Re: Question about price quotes and time estimates?

Subject: Re: Question about price quotes and time estimates?
From: Deborah Hemstreet <dvora -at- tech-challenged -dot- com>
To: Geoff Hart <ghart -at- videotron -dot- ca>
Date: Mon, 11 May 2009 15:06:48 -0400

Geoff,

Thanks so much for your quick and clear reply.

For me the issue was indeed the amount of time I would have had to
invest in the writing. The topic matter was one I am familiar with, but
not enough so to do it without spending some time reading, researching
and reviewing to be sure I had it down right. I am sure someone more
knowledgeable could to the project more quickly.

Thanks, as always, for your wise advice!

Deborah

Geoff Hart wrote:
> Deborah Hemstreet wondered: <<For technical writing time estimates:
> I've been taught that the standard for a new page of writing is
> approximately 5 hours of work per page.>>
>
> That's an entirely meaningless rule of thumb, and should never be used
> for any kind of serious calculations, such as quoting a price. The
> rate varies enormously among writers, but more importantly, it varies
> enormously among topics for any given writer. For examle, a page of
> text that requires careful testing followed by long discussion with
> SMEs to learn the details can take an order of magnitude longer than a
> page that can be written using nothing more than a functional
> specification or a glance at the interface.
>
> Though it's tempting to assume that the two types of page will cancel
> out to yield an average of 5 hours per page, it would be unwise to
> make that assumption. The only useful way to figure out pricing is to
> learn your own productivity for different types of work, and then
> apply that to a careful analysis of the nature of the job. For some
> thoughts on how to do this:
> http://www.geoff-hart.com/articles/2006/estimating.htm
>
> To be safe, make sure you clearly understand the details of the job
> before you even think about creating an estimate.
>
> <<I was advised that the person wants 15 web pages, no more than 300
> words per page, written within 15-20 hours. Does this seem reasonable
> to you?>>
>
> That comes to a total of no more than 4500 words in (say) 15 hours,
> which means 300 words per hour. You can probably type that much in
> about 5 minutes, but the real question is how long it will take you to
> research the content for each page so you can produce those 300 words.
> That can clearly take much longer than 5 minutes.
>
> Never forget that there will generally be at least 1 revision cycle,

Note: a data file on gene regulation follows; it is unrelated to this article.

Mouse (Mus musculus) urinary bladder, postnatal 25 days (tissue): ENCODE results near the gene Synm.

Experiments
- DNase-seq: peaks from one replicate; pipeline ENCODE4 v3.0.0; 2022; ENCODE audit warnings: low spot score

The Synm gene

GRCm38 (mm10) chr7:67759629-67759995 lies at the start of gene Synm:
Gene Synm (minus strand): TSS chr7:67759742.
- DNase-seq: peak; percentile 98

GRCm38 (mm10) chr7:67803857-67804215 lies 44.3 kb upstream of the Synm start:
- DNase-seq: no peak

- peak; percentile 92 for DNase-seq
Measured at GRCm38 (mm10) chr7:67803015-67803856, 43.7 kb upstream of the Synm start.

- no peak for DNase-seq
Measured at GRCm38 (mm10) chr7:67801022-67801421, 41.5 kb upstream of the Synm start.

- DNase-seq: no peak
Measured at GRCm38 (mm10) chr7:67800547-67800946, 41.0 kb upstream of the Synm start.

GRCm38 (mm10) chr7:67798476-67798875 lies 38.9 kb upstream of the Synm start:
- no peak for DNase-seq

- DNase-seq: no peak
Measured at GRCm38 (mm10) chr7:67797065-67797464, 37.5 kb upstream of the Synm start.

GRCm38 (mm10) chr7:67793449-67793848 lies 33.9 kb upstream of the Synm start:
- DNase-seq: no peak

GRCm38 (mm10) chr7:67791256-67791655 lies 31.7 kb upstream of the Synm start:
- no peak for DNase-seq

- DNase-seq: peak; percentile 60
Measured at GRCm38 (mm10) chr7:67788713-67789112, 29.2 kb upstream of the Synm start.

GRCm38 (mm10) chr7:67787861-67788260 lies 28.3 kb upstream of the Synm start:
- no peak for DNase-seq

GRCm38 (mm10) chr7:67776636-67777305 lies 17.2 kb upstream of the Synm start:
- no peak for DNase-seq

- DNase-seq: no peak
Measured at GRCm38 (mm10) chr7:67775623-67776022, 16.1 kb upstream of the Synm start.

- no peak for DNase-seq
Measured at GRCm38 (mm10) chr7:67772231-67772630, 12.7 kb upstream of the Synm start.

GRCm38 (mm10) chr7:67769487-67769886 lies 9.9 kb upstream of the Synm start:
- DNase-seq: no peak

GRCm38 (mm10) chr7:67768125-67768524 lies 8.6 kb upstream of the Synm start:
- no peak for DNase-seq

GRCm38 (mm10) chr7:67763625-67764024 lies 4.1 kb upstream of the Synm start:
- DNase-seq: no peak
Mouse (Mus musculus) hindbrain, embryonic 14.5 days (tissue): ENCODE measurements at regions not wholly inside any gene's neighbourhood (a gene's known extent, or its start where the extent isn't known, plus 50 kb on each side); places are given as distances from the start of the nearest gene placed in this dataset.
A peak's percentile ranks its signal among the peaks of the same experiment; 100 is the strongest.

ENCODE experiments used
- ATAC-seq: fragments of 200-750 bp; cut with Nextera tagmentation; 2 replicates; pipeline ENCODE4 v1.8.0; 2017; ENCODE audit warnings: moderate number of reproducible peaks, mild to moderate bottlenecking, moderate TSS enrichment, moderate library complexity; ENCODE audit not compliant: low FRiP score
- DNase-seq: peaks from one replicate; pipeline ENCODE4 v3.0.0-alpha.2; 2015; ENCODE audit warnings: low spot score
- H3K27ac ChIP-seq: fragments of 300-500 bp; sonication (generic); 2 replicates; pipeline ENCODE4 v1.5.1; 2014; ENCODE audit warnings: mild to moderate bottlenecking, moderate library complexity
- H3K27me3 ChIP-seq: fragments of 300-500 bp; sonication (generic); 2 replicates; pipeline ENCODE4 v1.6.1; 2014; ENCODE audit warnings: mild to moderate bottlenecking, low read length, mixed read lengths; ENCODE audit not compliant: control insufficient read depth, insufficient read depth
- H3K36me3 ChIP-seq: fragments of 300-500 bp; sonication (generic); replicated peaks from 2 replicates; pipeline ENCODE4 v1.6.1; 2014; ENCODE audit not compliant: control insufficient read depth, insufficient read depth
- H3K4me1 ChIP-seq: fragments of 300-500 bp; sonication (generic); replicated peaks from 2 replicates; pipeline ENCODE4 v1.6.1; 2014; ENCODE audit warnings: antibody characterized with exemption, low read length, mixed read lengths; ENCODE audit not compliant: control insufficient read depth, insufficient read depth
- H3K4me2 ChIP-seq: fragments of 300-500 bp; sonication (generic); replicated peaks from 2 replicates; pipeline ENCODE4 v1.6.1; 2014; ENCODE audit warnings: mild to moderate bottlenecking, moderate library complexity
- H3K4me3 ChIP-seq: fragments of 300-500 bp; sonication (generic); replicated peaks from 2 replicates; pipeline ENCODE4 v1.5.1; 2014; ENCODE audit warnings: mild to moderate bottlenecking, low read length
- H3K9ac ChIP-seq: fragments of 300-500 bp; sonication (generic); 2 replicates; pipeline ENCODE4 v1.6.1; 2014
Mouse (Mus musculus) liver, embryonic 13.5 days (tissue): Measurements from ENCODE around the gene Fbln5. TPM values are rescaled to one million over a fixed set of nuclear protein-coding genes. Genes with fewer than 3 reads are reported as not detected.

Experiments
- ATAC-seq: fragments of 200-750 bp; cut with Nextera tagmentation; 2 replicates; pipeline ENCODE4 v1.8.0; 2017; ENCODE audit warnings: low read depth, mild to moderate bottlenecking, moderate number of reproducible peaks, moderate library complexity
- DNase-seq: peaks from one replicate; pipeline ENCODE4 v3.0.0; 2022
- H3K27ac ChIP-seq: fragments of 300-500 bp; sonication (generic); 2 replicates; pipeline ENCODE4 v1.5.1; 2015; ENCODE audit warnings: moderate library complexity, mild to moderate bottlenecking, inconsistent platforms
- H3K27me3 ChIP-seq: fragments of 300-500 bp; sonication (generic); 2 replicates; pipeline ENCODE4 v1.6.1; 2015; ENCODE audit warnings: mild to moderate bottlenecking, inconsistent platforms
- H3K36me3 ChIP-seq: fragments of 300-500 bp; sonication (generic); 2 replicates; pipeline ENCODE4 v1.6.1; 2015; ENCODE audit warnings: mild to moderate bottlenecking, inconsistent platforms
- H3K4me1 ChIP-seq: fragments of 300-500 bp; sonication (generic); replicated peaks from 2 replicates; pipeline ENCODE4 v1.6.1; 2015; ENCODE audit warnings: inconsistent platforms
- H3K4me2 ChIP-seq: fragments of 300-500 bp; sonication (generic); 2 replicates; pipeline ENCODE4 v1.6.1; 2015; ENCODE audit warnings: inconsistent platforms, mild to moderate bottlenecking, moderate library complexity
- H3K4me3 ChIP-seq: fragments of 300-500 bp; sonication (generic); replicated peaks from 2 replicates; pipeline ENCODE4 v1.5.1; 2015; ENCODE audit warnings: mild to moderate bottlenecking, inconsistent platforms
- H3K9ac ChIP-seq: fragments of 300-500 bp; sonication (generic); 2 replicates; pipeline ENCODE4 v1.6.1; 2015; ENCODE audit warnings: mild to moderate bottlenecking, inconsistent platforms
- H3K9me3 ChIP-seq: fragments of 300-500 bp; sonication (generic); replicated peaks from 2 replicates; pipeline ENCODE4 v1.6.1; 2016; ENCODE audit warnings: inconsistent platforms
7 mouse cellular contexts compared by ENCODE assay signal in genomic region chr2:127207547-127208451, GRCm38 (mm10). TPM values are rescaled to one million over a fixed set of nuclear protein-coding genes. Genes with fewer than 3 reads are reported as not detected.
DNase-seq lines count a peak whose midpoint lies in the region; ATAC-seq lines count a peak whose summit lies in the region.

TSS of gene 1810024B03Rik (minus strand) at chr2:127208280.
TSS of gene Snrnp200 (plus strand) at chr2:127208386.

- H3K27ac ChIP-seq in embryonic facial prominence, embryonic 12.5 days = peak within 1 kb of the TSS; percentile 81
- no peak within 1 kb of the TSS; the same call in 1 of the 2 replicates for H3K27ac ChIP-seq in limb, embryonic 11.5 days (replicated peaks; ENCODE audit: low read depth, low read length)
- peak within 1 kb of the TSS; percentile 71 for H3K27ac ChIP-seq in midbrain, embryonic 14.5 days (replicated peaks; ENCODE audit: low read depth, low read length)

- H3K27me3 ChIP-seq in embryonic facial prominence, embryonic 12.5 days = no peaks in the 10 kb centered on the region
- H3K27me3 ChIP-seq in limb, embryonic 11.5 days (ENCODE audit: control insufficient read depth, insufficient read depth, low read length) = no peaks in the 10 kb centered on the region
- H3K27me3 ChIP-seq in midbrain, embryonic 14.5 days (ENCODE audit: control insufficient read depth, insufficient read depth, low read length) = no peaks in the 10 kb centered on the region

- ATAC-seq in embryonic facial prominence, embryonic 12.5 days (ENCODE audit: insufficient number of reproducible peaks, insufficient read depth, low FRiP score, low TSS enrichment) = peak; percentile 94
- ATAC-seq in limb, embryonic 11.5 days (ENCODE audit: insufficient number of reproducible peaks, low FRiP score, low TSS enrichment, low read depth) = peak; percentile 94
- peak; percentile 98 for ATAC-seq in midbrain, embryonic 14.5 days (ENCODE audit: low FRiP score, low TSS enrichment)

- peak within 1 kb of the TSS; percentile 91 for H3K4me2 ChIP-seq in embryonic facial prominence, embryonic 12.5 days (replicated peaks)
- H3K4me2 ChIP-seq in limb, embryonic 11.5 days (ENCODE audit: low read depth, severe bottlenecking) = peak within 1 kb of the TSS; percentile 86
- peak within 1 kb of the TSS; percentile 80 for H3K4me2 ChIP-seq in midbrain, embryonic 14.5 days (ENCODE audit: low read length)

> in which the client reviews your work and asks for changes. That can
> increase your time requirement significantly. Be sure to specify that
> they get 1 round of revisions as part of the original price, and that
> all subsequent revisions will be billed at your standard hourly rate
> of $X. It increases the likelihood of the reviews being done right the
> first time, though there are no guarantees.
>
> <<What if I am only marginally familiar with the subject matter? That
> is, I know what it's about, but I would have to invest time to write
> something better. I've always been told that less is more - in quality
> and in time.>>
>
> Less is indeed more, more or less. <g> But the problem is that it
> often takes longer to write something concisely than it does to
> blather on for pages until you've covered all the details. The problem
> is that you must come to understand something reasonably deeply before
> you can identify the essence -- that which is essential. Having done
> so, you can then write only that essence and ignore the rest of the
> stuff you might have been tempted to write. But identifying the
> essence can take time, and the less familiar you are with the subject,
> the more time it will take.
>
> <<The person wants me to base everything on existing material, but to
> avoid plagiarism, I would, essentially need to rewrite everything.>>
>
> It's not plagiarism if the client owns the existing material. Of
> course, if someone other than the client owns the material, then yes,
> you'd have to rewrite from scratch to avoid plagiarism. But if you've
> successfully written essays and term papers, you probably understand
> the concept of summarizing someone else's words in your own words, so
> that shouldn't be a problem. The only time this is a problem is if the
> sources you're using did the job perfectly, and you'd have a hard time
> doing an equally good job without quoting them. In that case, it may
> be ethical to simply suggest that the client buy those words from the
> copyright holder. <g>
>
> ------------------------------------------------------------------------
> Geoff Hart (www.geoff-hart.com)
> ghart -at- videotron -dot- ca / geoffhart -at- mac -dot- com
> ------------------------------------------------------------------------
> Effective Onscreen Editing:
> http://www.geoff-hart.com/books/eoe/onscreen-book.htm
> ------------------------------------------------------------------------
>
>
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References:
Acrobat 9.0 Professional text edits a no-go: From: poshedly
Re: Acrobat 9.0 Professional text edits a no-go: From: Jay Maechtlen
Re: Question about price quotes and time estimates: From: Deborah Hemstreet
Question about price quotes and time estimates?: From: Geoff Hart

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